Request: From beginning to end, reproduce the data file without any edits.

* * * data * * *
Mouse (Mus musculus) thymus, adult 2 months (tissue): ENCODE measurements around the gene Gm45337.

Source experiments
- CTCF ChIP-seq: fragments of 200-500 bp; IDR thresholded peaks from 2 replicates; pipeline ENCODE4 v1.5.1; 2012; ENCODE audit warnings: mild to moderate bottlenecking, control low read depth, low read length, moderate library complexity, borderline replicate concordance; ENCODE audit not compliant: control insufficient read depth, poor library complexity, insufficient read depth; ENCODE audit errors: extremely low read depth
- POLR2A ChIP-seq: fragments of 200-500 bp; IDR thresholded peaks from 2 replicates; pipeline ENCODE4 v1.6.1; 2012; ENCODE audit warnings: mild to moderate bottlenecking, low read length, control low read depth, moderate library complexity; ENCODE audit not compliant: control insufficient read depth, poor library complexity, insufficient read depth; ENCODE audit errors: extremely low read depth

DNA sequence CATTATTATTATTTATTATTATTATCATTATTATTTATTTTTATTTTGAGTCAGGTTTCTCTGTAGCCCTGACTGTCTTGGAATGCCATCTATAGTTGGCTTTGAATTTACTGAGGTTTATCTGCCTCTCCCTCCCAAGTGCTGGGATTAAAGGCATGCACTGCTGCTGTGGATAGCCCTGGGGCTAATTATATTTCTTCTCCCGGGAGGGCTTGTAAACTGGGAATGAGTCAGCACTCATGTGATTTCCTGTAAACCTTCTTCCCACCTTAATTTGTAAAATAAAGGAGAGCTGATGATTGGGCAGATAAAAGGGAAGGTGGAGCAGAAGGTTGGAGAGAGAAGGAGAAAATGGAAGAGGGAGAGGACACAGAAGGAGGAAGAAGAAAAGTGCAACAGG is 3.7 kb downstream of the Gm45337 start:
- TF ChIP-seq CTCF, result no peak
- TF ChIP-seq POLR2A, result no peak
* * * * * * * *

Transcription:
Mouse (Mus musculus) thymus, adult 2 months (tissue): ENCODE measurements around the gene Gm45337.

Source experiments
- CTCF ChIP-seq: fragments of 200-500 bp; IDR thresholded peaks from 2 replicates; pipeline ENCODE4 v1.5.1; 2012; ENCODE audit warnings: mild to moderate bottlenecking, control low read depth, low read length, moderate library complexity, borderline replicate concordance; ENCODE audit not compliant: control insufficient read depth, poor library complexity, insufficient read depth; ENCODE audit errors: extremely low read depth
- POLR2A ChIP-seq: fragments of 200-500 bp; IDR thresholded peaks from 2 replicates; pipeline ENCODE4 v1.6.1; 2012; ENCODE audit warnings: mild to moderate bottlenecking, low read length, control low read depth, moderate library complexity; ENCODE audit not compliant: control insufficient read depth, poor library complexity, insufficient read depth; ENCODE audit errors: extremely low read depth

DNA sequence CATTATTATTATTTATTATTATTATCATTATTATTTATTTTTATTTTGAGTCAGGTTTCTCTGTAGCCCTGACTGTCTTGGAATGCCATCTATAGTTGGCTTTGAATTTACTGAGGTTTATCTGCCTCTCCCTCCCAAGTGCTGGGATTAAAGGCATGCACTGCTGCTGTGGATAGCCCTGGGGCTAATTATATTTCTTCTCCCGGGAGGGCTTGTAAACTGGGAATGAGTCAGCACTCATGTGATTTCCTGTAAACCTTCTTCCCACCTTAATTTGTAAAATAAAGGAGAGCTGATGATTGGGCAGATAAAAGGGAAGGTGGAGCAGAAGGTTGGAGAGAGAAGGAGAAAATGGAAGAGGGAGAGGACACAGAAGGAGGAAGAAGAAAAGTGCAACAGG is 3.7 kb downstream of the Gm45337 start:
- TF ChIP-seq CTCF, result no peak
- TF ChIP-seq POLR2A, result no peak